Reviewed by Phillip B. Williams
Wesleyan University Press 104 pp.
In Hafizah Geter’s poetry collection Un-American exists a multi-layer investigation of selfhood, familyhood, citizenship, and the myth of all three. Here, by myth I mean not fiction, but the grandiose and explicatory view of what is both possible and inexplicable. How does a family, as the poet Catherine Barnett deftly summarizes in her blurb, “composed of a Muslim mother from Nigeria, a US-born [B]lack artist father, and two foreign-born daughters raised in the US” find safety while surrounded by violence, isolation, abuse, and dizzying acts of translation both across the globe and across language?
Geter navigates these complex subjects through sparse poems that shrug off sentimentality (which can often be beautiful and necessary) for barebone and sometimes mysterious lines. Terse in expression and physically isolated from each other, Geter’s lines don’t so much hum as slice, visually cutting into the page like claws digging for answers in a ground that will not give. Take for instance this excerpt from “How to Bring Your Children to America”:
The mothers came by boat,
with wings, forgetting
their own mothers’ uteruses, singing
praises to Allah, they came over and over again
I recreate the spacing here to show each line’s agency, which allows them to strike on their own while working in accord with their surrounding lines. There are several ways to glean meaning here: did praises to Allah come “over and over again”; or did the mothers, by boat, come? The answer is yes.
The first poem in the collection, “The Pledge,” is a contrapuntal exploring the division between mother and father, children and parents, ostensibly caused by (en)forced obeisance to an unfamiliar and unwelcoming nation: “Our bondage stretches / our ghosts in all directions / trying to out-pick the rot / America has grown in our throats.” This feeling of decay, of being part of a parade of the walking dead that is the in-between of nationhood and nationlessness, appears in other poems, such as “The Leaving,” where the speaker “arrived, language’s orphan, / a two-citizen child, no country. / Wake, a dead woman’s / daughter, homesick with no home / to ill towards.”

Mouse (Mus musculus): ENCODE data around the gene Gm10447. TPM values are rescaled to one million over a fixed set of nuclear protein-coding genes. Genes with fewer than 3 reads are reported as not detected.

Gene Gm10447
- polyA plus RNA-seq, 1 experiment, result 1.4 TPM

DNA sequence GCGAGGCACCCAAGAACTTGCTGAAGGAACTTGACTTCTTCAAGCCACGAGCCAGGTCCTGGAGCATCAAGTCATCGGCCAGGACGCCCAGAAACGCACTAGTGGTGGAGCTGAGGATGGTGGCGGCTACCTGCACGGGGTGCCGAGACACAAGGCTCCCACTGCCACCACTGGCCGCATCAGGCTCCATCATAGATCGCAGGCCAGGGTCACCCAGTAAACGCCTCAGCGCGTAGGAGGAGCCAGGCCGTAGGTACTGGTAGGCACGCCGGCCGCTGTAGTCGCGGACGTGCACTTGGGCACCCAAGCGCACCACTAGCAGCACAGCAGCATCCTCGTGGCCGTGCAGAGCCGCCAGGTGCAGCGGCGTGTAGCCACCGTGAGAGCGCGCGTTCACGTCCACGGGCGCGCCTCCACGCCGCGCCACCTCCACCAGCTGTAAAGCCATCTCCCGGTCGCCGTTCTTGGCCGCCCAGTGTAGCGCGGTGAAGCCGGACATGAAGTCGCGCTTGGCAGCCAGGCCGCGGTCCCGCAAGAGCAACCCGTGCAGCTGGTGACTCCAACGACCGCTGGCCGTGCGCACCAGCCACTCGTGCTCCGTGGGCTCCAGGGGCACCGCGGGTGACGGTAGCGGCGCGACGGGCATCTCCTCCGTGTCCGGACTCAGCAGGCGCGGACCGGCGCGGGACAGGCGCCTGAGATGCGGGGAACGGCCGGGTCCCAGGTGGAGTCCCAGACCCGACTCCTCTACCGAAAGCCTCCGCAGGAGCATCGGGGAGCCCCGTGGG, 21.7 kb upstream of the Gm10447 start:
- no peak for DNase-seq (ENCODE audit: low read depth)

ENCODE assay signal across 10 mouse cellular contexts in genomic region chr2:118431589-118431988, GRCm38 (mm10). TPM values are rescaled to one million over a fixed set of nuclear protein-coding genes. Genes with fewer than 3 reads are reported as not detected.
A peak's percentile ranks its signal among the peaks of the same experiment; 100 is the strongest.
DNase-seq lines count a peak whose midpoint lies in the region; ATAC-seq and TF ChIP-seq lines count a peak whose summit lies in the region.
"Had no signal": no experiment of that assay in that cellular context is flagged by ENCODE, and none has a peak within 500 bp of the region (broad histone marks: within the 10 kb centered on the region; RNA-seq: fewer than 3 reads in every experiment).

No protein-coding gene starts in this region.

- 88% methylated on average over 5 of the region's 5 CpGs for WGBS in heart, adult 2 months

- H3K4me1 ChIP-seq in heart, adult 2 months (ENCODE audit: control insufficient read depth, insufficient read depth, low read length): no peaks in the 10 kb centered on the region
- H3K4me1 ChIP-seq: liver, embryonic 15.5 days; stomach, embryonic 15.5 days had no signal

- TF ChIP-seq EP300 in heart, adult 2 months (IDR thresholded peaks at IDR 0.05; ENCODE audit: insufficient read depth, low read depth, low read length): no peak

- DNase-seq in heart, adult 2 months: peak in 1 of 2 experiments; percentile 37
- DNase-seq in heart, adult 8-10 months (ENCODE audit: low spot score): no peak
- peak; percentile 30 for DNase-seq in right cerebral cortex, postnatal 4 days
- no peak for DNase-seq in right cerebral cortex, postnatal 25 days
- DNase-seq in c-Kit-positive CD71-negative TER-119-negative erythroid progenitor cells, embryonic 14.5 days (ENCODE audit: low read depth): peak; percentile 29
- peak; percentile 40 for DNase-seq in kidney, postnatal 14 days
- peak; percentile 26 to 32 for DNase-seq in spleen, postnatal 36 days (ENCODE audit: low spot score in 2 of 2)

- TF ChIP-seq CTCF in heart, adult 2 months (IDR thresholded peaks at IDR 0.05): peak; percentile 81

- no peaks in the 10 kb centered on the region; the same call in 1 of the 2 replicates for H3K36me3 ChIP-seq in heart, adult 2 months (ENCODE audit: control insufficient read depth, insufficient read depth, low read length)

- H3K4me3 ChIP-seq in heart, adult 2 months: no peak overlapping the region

But native lands also disallow life to those born within their borders, and Geter elegizes Sandra Bland, Michael Brown, Eric Garner, Tamir Rice (all four American), and the estimated 300 girls stolen and missing from Chibok in Borno State, Nigeria in poems that are some of the best in the book, mixing the sometimes elusive voice of the familial poems with one grounded in the violent worlds of the elegized dead. These poems appear on time, when some of the other pieces feel too cryptic, too unwilling to say, because part of the conceit is the inability to say or tell. I think of this beautiful but too tangential moment from “Fajr”: “In the Ohio dark, /coyotes nuzzled the neck of a swan. / The sun and the sky and the blood. / Days later, my mother / jail-sprung.” This after what felt like a solid world of a mother with an unknown/unshared disease, a father and his “forgotten Baptist prayers,” and the sisters “[drawing] dreamcatchers.” It gets confusing at times to know where the speaker’s lens has landed and if we are supposed to be lost or misguided, the latter of which is preferred by this reader but requires just an inch more lead-in time.
Still, the collection is strong, and even in spaces of confusion Geter writes with lovely and enduring language that, if not making up for the slippages I could not grab, comforts with its matter-of-fact delivery and surprising turns. This is a book that shocks, absent of cliché phrases and overused or predictable images. I disappointedly shook my head at the use of “Strange fruit” in the poem “Un-American,” when it was used in a way all too familiar despite its tragic reference. But I grinned at the line immediately after: “Watch as I pull the slave out.” Stark, surprising, rejuvenating.
With more space and time, I would deeply explore how illness, death, and mourning as ceremony propel Geter’s skilled pen. But I am struck most deeply by how Geter writes about nationality and home. To not have a country is to mourn an unobtainable self. To mourn a loved one (or in some cases, a stranger, who by nature of diaspora could be considered a loved one) in a country that refuses to acknowledge Black life is to make available to the living and the dead perpetuity and the right/rite of being seen. The poem “Un-American” says it best at the end: “My grass-stained knees pledge allegiance / to a country that belongs to no one / I love.” These poems are love poems despite.